Segregation wall will someday fall…

The most visible and significant sign of the Israeli occupation in the West Bank is the eastern segregation wall. 8m high (Berlin wall was 4m tall), made of concrete blocks, often additionally secured with barb wire and electric fence.

Eastern segregation wall

Kilometers of barrier marked with observation towers and army patrols started to slice the landscape of the West Bankin 1999. The reason was security and protection of Israeli people against attacks from the Palestinian side. The original idea was to build it keeping the shape of the ‘green line’ established in 1967 as a border between Israel and Palestinian Authority.

Eastern segregation wall

One of the observation towers

In fact it is often shifted to the Palestinian side, separating and dividing the agricultural areas, occupying the land previously used by Palestinians, often without leaving any trespasses or gates. Lands which could not be any more accessed by Palestinians were granted to the Israeli settlers.

One of the gates in the separation wall

Before coming to Palestine we watched a movie about one of the Palestinian towns – Budrus – in which the wall was supposed to divide the town in half leaving one of them inaccessible for good. Thanks to a great resistance of Budrus people (especially women who, in critical moment were occupying the ground prepared for the wall erection) as well as international and Israeli activists the construction was delayed and finally moved outside the town. However, this example was rather exceptional since in many other places the wall distracted normal life, especially making agriculture very difficult.

Today we visited Qalqiliya – one of the towns which suffered severely according to the construction of the segregation wall. Qalqiliya is surrounded by the wall from three sides.

A map depicting Qalquiliya. Red line-segregation wall.

There is only one guarded entrance to the town from the east which can be blocked by Israeli army in a very short time. As the presence of the wall can be justified by the security reasons in the western part of the city where a border with Israelis, how to explain its existence in the northern and southern part of the town where it only separates a Palestinian land from a Palestinian land? Such location of the wall can be explained only as the way to disable Palestinian farmers to reach their farms which remained on the other side. The agricultural land is accessible for them merely with a special permission issued by Israel and through the gates which are being opened only 2 times per day (in the morning and in the afternoon) for 45 minutes. In between the gates remain closed and there is no one to open them in case of an accident, so imagine if something happens to the farmer trapped inside…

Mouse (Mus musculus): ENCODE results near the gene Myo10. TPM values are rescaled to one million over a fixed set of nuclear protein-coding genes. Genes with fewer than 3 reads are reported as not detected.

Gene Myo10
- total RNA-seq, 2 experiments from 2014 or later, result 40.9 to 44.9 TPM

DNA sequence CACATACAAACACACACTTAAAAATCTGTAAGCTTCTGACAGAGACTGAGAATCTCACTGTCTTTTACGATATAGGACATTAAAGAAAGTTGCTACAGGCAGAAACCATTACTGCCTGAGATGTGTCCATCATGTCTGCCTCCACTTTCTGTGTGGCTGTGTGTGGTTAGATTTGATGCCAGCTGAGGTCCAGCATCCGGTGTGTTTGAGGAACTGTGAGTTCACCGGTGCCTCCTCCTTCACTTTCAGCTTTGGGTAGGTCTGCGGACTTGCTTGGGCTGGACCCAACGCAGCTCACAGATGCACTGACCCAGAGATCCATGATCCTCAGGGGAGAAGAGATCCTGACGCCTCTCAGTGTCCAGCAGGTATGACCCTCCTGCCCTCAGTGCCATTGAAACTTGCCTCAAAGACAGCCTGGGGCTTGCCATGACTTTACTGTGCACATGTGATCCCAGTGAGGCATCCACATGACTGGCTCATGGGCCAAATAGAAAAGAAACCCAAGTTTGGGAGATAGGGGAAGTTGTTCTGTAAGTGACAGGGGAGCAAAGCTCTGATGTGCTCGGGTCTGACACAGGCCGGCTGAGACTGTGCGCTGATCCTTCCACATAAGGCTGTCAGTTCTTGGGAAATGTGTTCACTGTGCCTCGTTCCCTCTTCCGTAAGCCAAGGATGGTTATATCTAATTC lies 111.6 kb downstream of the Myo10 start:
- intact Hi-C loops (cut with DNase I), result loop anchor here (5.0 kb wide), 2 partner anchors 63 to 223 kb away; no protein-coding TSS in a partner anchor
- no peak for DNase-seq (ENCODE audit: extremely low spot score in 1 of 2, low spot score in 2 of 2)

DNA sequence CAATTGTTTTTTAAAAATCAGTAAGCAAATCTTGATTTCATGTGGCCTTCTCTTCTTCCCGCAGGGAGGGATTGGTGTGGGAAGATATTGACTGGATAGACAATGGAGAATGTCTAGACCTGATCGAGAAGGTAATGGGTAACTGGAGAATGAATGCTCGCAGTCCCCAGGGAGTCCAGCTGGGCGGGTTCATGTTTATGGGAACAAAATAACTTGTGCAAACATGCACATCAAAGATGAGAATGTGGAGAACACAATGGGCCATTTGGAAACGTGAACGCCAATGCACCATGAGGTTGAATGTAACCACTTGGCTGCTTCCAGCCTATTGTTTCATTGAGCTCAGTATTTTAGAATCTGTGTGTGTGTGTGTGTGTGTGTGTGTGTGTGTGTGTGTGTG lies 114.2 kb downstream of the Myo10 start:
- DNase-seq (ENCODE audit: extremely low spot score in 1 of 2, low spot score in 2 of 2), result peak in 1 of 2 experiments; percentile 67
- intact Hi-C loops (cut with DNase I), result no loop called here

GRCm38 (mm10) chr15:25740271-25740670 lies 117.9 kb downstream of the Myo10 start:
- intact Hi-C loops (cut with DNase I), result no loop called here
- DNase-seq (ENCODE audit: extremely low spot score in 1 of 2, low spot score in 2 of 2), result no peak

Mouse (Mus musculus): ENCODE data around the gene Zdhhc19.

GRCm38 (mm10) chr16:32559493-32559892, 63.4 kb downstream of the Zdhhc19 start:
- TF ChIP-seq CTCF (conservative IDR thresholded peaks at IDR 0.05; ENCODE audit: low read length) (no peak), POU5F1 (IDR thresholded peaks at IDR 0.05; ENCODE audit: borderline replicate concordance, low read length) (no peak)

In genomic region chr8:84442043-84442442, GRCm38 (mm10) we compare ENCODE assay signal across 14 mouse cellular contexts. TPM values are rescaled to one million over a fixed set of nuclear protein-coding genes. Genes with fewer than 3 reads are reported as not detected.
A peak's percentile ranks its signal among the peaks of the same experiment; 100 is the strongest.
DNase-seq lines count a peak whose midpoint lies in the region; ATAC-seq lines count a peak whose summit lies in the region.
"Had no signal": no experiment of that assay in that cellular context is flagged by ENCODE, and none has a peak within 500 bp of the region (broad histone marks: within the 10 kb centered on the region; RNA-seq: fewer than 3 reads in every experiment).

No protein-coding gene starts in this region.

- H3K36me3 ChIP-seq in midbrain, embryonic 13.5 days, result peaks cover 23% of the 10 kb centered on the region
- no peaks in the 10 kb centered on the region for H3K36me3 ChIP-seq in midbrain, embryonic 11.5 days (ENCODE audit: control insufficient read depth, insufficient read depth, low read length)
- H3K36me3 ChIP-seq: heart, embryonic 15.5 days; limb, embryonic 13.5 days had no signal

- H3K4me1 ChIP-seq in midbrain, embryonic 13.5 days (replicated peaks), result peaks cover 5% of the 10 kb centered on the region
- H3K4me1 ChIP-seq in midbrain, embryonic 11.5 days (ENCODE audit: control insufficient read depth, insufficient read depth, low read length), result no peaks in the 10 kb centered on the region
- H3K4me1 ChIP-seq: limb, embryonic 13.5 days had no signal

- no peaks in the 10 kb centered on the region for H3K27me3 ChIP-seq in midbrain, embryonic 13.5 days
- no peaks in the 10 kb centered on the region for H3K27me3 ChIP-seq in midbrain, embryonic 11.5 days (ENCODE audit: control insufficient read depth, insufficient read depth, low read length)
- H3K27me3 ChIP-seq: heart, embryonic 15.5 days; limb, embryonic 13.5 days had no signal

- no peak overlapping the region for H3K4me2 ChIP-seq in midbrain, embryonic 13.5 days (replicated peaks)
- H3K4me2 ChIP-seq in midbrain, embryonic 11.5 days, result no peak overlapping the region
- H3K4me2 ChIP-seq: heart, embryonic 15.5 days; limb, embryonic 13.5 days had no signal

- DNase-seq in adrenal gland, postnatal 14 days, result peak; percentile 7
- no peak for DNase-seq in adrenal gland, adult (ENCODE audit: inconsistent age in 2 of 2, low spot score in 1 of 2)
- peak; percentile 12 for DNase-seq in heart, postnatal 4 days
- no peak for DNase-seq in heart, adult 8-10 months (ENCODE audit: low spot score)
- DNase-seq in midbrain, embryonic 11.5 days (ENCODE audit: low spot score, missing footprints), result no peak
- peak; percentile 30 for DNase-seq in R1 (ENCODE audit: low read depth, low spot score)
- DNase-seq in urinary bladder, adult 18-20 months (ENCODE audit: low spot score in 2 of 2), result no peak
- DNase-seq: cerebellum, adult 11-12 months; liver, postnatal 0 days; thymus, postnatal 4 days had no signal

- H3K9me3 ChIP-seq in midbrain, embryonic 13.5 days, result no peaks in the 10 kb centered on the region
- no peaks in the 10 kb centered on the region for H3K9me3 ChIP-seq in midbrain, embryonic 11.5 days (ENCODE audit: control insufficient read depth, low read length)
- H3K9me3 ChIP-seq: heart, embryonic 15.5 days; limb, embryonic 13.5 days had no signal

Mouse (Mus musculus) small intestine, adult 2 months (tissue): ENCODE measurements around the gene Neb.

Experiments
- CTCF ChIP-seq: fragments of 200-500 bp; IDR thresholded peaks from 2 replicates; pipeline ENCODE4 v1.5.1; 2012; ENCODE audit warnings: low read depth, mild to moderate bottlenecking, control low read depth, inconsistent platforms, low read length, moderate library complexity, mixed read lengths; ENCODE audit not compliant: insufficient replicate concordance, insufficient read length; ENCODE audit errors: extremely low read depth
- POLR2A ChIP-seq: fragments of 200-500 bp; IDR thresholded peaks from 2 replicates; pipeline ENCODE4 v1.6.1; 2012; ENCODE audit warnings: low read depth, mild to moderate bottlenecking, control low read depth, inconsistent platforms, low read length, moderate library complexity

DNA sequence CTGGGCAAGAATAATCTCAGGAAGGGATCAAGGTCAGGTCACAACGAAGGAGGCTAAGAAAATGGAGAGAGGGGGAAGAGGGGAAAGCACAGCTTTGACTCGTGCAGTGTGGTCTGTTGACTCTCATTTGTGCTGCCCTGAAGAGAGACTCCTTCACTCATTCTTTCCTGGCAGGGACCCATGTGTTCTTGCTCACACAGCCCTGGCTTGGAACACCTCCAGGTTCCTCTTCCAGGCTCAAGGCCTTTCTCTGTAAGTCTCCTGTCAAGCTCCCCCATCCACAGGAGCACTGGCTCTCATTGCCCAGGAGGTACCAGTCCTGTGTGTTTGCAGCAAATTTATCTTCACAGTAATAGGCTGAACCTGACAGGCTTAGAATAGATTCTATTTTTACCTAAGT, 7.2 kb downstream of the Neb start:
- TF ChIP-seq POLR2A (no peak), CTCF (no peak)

Palestinian greenhouses behind the wall and the gate

We heard from the international observers who monitor the traffic on the gates that soldiers sometimes do not open them either in the morning what results in not letting the farmers to reach their land, either in the afternoon resulting in not allowing people to return to their homes and making them wait in the open air, at night for many hours. Once this week the gate was opened for 10 instead of 45 minutes. Although not all of the people managed to pass, soldiers closed the gate making the Palestinians wait 2 hours at night, before they re-opened the gate.

P.S. We don’t love you

In the JordanValley where we live there are at least three other segregation methods: one is a recently dug ditch which isolates agricultural land from the main road. There are few gates which are being open only 2 times a week for 15 minutes. Attempts of crossing the ditch are punished with fines or even prison.

A recently dug ditch isolating Palestinian agricultural land. A gate in the middle

Second example of the land isolation can be observed along the Jordan River. A wide stripe of the land adjacent to the river is closed for ‘security’ reasons separating a big area of a very fertile and hydrated and which is slowly populated by the Israeli settlers.

Left from the road: a restricted area on the Jordan River bank. It was closed for Palestinians because of security reasons but it is intensively cultivated by the Israeli settlers

The last and maybe most sophisticated way of the land acquisition is creation of the natural reserves which cannot be populated or used as pasture for animals.

It was a very sad experience for us to visit the wall surroundings in Qalqiliya. Israeli soldiers made their best to make us remember this event – they threw a sound bomb in our direction as we were just about to leave the place we took the photos in. We were lucky not to be closer – otherwise maybe some of us would loose hearing ability…

We heard a massive explosion and a moment after saw a smoke – a sound bomb thrown to threat us

To get us relaxed a bit after this stressing incident we were invited to the only zoo in the West Bank. The amusement park’s managers were happy to show us the animals – only a few because of the strict policy of Israel concerning importing the new animals (in the zoo we also saw a big rodent, that was let by the Israelis on Palestinians field to damage the crops) and even took us to the rollercoaster. This zoo is supported by the local authority and is like a surrealistic cheerful island on the surrounding sea of madness. People here try to keep at least appearances of a normal life…

Palestinian girl having fun on the roller-coaster

The zoo manager

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This entry was posted in Israel, Posts from Palestine 2011, Repressions, Settlers. Bookmark the permalink.

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